Jane Eyre Laid Bare by Eve Sinclair

2nd Oct 2012

Jane Eyre Laid Bare by Eve Sinclair

Eve Sinclair’s debut novel Jane Eyre Laid Bare is an erotic reimagining of Charlotte Brontë’s classic text.

Part of the ‘literary mash-up’ genre, initiated most recently by Pride and Prejudice and Zombies, the story is familiar to most – plain and unloved Jane Eyre finds a role as a governess for the stern Mr Rochester.

Falling in love with him under unexpected circumstances, their happiness is short-lived at the discovery of his first wife, a secret he has failed to keep hidden.

Sinclair happily plays with the original storyline, adding scenes of a sexual nature liberally throughout the text.

Perhaps wisely eschewing the story of Jane’s schooldays, the novel opens when Jane is eighteen, focusing mostly on her experiences at Thornfield Hall.

The major problem with the novel lies in the issue the lack of available points within the source text in which to add gratuitous scenes.

Instead of an epic sexual relationship between Jane and Rochester, this is held back until the final quarter of the novel, and we are instead treated to interminable scenes of Jane masturbating and watching a number of other couples conveniently having sex in her vicinity.

Indeed, turning Jane Eyre into an erotic novel is a particularly odd choice as the majority of Charlotte Brontë’s novel is based on the subtle and unsaid.

Whilst there is a frisson of passion throughout Jane Eyre, the beauty of the text lies in the chastity of the relationship between the protagonists; indeed, Jane almost seems to attract Rochester purely due to her purity and unavailability.

A work such as Emily Brontë’s Wuthering Heights would have been far more suitable for this level of re-write, where sexuality is a core aspect of the novel.

However, the treatment of Bertha, the madwoman in the attic more sensitively reimagined in more recent times, is nothing short of offensive.

Instead of a sympathetic reading of a cruelly-treated individual, she instead becomes a mad, sex-crazed dominatrix. This not only does a disservice to sexually dominant women, it has the effect of excusing Rochester’s appalling treatment of his first wife.

Despite the oddity of juxtaposing Jane Eyre with an erotic narrative, Jane Eyre Laid Bare is still an entertaining read. Sinclair builds upon the feminist elements introduced by Brontë, leading to a satisfying ending not present in the original text.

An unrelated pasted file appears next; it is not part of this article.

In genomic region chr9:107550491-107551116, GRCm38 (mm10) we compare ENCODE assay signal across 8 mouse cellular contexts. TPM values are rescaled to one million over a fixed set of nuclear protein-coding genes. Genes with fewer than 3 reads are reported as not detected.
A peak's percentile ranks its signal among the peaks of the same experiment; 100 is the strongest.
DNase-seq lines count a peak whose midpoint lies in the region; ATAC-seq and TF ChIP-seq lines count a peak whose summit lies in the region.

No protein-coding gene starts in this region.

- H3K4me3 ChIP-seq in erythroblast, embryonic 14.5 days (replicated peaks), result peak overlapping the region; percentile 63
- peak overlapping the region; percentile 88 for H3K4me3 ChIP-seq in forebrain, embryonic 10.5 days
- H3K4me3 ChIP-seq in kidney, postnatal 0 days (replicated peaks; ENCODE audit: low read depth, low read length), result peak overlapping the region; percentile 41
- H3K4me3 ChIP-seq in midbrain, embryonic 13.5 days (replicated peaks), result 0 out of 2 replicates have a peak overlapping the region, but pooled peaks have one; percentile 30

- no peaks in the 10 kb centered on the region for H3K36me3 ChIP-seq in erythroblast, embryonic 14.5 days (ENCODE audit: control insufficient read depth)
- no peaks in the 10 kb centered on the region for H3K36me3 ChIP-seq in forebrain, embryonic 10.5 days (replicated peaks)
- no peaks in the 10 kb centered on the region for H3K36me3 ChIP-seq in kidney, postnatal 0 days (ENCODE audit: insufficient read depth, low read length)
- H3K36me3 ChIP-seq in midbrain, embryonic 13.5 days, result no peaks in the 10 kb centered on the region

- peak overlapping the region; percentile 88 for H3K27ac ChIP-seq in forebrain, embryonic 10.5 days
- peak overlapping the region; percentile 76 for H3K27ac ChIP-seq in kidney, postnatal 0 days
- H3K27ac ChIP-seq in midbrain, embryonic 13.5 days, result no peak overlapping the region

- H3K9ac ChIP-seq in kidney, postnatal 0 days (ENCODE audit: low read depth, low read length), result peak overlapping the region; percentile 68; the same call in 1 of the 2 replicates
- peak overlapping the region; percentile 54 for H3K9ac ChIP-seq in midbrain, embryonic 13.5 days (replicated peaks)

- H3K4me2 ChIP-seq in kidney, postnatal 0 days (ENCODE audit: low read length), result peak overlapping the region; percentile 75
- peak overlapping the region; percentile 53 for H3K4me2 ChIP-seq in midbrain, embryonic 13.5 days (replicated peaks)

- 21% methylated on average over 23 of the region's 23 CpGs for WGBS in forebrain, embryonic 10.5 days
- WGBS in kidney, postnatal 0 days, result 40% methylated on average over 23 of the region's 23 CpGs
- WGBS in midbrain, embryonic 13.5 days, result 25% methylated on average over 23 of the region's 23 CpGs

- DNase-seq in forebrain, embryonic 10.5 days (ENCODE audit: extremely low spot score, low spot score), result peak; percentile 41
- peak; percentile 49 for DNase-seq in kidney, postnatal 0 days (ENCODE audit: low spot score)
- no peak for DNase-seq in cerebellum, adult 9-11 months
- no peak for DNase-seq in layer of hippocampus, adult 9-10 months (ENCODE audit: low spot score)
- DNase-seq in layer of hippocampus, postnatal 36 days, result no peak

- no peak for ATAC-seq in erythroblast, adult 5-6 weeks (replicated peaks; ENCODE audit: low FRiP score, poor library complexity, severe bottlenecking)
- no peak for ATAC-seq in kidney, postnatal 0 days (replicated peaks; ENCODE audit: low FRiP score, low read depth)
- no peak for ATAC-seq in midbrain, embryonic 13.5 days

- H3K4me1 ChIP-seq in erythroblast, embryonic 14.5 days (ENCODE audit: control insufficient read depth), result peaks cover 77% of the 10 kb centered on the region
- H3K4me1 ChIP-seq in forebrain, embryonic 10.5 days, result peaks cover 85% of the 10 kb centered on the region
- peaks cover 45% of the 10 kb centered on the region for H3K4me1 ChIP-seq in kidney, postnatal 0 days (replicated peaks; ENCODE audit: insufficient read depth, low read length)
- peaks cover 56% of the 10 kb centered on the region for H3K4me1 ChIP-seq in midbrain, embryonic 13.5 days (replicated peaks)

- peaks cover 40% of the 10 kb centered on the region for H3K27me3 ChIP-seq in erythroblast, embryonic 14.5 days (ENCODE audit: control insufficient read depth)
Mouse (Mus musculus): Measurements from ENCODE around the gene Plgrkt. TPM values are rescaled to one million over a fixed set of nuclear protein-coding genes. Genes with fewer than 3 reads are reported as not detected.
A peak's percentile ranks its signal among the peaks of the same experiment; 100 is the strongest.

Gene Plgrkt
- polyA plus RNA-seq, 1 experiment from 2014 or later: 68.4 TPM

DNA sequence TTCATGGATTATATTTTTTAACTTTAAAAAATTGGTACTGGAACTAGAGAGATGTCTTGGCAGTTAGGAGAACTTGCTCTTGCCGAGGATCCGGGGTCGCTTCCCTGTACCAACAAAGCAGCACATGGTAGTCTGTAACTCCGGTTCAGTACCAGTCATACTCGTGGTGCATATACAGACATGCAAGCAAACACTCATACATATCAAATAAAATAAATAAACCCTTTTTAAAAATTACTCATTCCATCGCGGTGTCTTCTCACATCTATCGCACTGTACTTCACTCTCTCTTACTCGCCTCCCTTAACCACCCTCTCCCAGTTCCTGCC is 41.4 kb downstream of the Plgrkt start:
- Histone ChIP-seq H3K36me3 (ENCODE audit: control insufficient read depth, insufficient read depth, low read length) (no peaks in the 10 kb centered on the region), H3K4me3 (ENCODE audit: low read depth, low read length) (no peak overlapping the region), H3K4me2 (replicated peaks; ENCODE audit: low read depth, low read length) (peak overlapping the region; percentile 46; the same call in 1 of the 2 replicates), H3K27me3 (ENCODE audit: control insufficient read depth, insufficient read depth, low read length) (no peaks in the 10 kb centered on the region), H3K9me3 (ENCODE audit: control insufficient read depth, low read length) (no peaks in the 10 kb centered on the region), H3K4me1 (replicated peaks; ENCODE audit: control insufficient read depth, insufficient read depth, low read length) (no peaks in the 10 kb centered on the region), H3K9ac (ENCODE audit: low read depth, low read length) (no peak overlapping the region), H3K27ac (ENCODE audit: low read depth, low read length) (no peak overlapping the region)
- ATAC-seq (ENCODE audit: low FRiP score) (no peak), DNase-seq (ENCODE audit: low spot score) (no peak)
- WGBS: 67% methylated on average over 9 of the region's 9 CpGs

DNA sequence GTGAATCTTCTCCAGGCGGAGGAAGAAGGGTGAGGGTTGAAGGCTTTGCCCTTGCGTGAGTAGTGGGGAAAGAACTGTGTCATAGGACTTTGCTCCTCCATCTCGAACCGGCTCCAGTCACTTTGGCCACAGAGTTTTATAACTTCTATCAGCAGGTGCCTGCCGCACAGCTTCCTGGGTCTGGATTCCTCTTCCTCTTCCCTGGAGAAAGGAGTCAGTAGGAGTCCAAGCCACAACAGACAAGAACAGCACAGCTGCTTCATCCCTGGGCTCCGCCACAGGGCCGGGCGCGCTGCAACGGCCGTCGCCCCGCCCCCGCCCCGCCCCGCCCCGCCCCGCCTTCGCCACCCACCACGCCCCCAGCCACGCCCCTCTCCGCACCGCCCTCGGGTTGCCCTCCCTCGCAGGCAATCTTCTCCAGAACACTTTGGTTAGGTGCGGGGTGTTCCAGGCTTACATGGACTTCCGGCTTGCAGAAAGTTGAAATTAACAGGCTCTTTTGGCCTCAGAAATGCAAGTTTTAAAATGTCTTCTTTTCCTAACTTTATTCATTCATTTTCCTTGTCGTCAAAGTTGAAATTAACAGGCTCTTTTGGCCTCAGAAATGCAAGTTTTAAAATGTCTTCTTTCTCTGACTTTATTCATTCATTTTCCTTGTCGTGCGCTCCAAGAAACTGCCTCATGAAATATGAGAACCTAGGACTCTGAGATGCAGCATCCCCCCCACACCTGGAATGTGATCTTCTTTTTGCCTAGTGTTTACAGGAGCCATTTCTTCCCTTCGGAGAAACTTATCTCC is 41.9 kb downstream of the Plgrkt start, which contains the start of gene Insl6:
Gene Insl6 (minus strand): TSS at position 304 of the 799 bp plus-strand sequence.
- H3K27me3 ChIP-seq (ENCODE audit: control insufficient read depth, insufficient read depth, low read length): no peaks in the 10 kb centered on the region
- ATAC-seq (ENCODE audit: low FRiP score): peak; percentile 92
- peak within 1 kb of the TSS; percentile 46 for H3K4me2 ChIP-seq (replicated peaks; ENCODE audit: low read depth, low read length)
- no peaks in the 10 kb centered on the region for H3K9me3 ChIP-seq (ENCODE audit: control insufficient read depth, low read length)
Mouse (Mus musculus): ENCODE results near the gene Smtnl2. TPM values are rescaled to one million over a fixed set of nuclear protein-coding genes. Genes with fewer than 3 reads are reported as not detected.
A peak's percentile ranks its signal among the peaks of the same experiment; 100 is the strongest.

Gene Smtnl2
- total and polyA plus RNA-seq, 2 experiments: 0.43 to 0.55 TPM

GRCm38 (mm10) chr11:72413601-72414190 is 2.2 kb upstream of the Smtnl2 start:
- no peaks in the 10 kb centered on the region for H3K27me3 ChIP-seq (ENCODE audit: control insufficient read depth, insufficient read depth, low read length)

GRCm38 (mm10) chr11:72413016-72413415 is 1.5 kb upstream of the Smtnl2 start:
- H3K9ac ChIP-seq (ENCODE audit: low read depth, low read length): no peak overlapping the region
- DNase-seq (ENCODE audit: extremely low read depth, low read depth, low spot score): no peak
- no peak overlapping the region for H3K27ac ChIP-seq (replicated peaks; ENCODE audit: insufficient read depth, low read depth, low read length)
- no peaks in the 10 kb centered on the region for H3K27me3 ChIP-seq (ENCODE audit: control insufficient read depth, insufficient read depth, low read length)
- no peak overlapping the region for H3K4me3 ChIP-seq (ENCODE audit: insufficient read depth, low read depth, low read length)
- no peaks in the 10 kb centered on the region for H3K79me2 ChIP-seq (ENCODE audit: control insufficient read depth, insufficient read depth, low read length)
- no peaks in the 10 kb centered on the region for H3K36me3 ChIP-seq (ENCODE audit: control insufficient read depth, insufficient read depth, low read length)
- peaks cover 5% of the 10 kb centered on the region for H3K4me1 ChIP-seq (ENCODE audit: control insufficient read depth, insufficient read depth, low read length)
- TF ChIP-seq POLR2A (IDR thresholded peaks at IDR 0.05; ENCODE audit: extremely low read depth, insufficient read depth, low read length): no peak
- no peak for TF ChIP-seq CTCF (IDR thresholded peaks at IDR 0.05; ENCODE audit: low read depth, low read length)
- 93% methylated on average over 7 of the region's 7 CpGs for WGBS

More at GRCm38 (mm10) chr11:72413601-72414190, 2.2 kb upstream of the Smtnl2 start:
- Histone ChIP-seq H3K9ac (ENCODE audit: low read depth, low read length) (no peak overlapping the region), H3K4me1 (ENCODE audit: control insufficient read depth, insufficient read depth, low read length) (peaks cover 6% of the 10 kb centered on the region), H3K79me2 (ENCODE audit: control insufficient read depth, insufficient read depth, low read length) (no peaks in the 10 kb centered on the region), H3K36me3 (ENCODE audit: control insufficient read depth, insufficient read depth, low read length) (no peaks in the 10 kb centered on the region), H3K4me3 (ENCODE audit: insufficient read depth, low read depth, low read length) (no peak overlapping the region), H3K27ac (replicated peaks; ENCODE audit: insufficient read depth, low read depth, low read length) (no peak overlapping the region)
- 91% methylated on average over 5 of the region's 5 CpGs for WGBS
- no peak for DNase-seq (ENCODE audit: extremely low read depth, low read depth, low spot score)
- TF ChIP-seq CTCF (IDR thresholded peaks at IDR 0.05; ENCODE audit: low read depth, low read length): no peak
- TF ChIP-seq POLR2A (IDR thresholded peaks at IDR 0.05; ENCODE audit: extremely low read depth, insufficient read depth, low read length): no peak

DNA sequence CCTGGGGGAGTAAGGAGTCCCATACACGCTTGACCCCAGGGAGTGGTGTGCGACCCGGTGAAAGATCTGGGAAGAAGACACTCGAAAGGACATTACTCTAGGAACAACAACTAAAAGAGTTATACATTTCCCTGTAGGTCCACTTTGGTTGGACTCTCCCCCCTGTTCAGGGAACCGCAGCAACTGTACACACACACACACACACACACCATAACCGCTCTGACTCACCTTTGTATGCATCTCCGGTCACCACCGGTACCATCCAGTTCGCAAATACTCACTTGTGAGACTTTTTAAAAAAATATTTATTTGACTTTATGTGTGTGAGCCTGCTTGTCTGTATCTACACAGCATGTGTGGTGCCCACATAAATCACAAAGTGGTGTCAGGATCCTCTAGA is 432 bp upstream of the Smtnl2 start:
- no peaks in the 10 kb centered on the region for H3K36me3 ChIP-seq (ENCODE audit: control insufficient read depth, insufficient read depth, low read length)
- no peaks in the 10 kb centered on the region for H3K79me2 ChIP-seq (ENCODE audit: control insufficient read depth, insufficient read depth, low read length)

Although incredibly silly, the book still somehow remains a page-turner, no doubt at least in part due to Brontë’s brilliant novel.

Jane Eyre Laid Bare is out now from Pan Macmillan and is available in paperback for £7.99 and Kindle for 74p.

Rating: 2/5

Recommended for: Lovers of erotica; Jane Eyre fans with a sense of fun.

Other recommended reading: John Cleland’s Fanny Hill or Memoirs of a Woman of Pleasure for some genuine 18th-century smut; Wide Sargasso Sea by Jean Rhys for a more sympathetic interpretation of Bertha; Jasper Fforde’s The Eyre Affair for a brilliantly bonkers world built around Jane Eyre.

Erykah Brackenbury


  • I have to admit, the premise of this book made me stabby. P&P&Zombies was clearly in fun, but this book seemed to say, “hey, you know all that sexy anticipation? To hell with that, let’s stomp all over Bronte’s intention and rewrite her book for the raunch era.” I know that all stories, in a sense, belong to the public, but what happened to a basic respect for *what the author actually said*?

    I think fan fiction that know it’s fan fiction is an asset to our culture – it makes storytelling interactive, the way it was back when we were doing it around fires on the savannah, and allows the hearer to make the story their own. But there’s a line between fan fiction and trampling all over something, and I’m a bit depressed because I can’t clearly define it. But maybe it’s like pornography – you can’t define it, but you know it when you see it. To me, Pride and Prejudice and Zombies is on one side of that line, and Jane Eyre Laid Bare is on the other.